January’s seminar will feature Jerry Webb, noted local
beekeeper and owner of the Beekeeper Company.
Jerry will introduce you to the art and science of
beekeeping as a backyard hobby. The life and times
of bees are fascinating. You will be amazed at how
the social behavior of a bee colony operates and how
important they are to nature’s structure. Of course
the added benefit to the beekeeping hobby is loads
of delicious honey for you and your family!
Topics covered will include:
- a review of a beekeepers year
-the honey harvest and extraction
-what really goes on inside the hive.
Knowledge learned at the seminar will help expand
your understanding of nature, local plants, gardening,
and the difference between beneficial and
destructive insects. Both young and adult will find
this seminar fascinating.
You will actually see a live Queen being attended
by worker bees in an active observation hive!
We will also touch on the Mason bee and other
native bees working hard in your backyard. We sell
Mason bee houses at the store as well as live bees to
help start your own colony.
Location of seminar will be at the Audubon Society of
Greater Denver’s “classroom in the wild” on Waterton
Road 4 miles south of C-470 in Waterton Canyon.
Afterwards all attendees are invited to visit Jerry
Webb’s store and honey house a short distance away.
Call or email the store to reserve a place for you at
the seminar. We will be happy to help provide
detailed driving instructions.
Hope to see you there. Tom & Diane
(Look for future seminars on
wildlife sketching, optics, and native plants.)
|A GREAT HOBBY: WITH A TOUCH OF RESPONSIBILITY
With winter brings the question of what role do we as
humans play in providing a source of food and water
for birds? Fact is we can be very helpful during the
cold winter months when their natural food sources
are either covered or in short supply.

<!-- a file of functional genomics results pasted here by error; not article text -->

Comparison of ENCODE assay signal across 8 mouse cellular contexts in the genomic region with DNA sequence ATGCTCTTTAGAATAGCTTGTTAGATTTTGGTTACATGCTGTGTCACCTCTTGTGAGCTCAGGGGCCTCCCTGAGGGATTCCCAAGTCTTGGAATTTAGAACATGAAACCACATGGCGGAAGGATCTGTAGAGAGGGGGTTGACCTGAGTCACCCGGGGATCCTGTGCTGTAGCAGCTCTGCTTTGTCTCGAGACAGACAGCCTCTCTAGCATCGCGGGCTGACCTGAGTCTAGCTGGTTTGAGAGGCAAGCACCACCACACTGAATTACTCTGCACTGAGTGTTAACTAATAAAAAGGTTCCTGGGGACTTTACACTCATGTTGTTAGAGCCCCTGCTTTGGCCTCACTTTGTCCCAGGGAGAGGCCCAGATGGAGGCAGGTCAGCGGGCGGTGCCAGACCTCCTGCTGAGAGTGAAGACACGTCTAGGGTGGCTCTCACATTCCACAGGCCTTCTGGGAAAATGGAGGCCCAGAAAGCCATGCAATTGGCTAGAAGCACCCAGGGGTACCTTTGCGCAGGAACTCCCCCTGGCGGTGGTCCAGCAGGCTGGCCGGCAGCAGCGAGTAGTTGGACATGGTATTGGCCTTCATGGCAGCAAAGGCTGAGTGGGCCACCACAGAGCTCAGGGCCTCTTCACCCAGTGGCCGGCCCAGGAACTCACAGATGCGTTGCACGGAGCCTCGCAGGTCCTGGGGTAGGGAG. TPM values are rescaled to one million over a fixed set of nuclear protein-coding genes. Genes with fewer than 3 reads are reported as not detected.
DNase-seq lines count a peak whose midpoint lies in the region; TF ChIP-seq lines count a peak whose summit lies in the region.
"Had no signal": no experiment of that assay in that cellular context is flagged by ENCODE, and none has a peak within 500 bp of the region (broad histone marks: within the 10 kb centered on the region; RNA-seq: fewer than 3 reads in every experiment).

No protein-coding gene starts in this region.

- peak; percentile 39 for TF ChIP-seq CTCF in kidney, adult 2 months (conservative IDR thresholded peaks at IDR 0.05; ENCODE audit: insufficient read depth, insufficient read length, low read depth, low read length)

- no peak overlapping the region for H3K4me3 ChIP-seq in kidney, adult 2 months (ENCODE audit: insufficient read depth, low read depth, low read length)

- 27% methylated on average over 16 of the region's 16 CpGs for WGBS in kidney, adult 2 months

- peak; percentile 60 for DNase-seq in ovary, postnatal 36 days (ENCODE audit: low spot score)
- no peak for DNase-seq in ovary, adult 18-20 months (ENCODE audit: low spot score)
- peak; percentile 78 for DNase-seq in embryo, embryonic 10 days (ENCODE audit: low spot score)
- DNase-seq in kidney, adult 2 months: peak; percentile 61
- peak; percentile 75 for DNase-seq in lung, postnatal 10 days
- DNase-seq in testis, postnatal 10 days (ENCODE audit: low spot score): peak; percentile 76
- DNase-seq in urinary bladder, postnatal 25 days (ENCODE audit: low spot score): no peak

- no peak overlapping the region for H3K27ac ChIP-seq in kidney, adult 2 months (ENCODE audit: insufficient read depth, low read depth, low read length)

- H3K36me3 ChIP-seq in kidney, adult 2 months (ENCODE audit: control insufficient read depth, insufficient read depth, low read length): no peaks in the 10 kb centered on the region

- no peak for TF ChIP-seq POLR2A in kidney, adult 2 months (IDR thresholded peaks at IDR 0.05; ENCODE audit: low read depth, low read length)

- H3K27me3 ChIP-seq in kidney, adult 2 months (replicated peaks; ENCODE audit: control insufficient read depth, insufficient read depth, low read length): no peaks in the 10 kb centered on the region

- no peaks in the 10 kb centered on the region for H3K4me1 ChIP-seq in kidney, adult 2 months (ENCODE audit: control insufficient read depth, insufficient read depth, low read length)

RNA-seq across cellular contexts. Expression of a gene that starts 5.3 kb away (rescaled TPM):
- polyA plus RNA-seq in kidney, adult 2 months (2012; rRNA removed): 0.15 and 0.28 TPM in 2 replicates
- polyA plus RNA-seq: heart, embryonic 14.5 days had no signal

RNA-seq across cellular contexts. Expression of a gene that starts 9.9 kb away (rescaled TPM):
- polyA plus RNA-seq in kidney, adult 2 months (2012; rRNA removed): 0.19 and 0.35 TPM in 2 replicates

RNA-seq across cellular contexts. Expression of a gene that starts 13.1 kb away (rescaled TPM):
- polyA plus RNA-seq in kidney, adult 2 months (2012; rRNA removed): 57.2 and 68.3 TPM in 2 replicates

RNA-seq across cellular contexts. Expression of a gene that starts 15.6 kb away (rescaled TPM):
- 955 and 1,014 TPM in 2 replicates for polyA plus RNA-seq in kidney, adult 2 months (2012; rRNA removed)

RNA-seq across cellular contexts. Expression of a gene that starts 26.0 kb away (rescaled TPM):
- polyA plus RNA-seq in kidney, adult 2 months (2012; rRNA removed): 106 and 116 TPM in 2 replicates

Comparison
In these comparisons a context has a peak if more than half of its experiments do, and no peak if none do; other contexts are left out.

By using several feeders with several types of seed
and spreading them out in the backyard you can
accomplish a lot. You will be attracting a wide variety
of birds and reducing the stress of “single feeder
competition.” At the same time you will enjoy the
added benefit of better viewing and photographic
When choosing seed, look for those that provide high
fat and protein. These elements will enable birds to
keep warm during cold and windy conditions,
especially at night. Sunflower, Nyjer, peanuts, and
suet, when used in appropriate feeders, are best for
many species. If you have only one or two feeding
stations use mixes that contain relatively small
amounts of millet and just say no to Milo.
This winter expect to see Chickadees, Wrens,
Flickers, Downey and Hairy Woodpeckers, several
types of Dark-eyed Juncos, Scrub and Eastern Jays,
Sparrows, House Finches, and American Goldfinches.
With patience many other varieties may visit,
especially when you add a reliable water source. As
temperatures drop below freezing your heated
birdbath becomes a liquid magnet for essentially
every type of bird in the area. Dehydration can be
more of a threat to birds in the frozen dead of winter
than starvation or exposure.
If you do offer water and seed please help prevent
the spread of disease by emptying baths and feeders
once a week and cleaning them in a 10 percent
solution of household bleach.
Enjoy this perfectly “natural” hobby all year.
So long Pepper ole pal. You never met a person you
With a heavy heart we report late sad news to
Pepper, our loyal dog and companion, has
passed away after a
We will miss him terribly and the joy he brought
to all who knew him.
The Front Range Birding Company - A Proud Corporate Sponsor of the Audubon Society of Greater Denver
TILLEY WINTER HATS - Great hat for in the field!
Great Optics are here at FRBC
Our wild bird food is delivered fresh each week from the Audubon Park Company in Akron, Colorado.
We supply the best value and function in all types of bird feeders. The Droll Yankee feeder is among the best offering a lifetime warranty!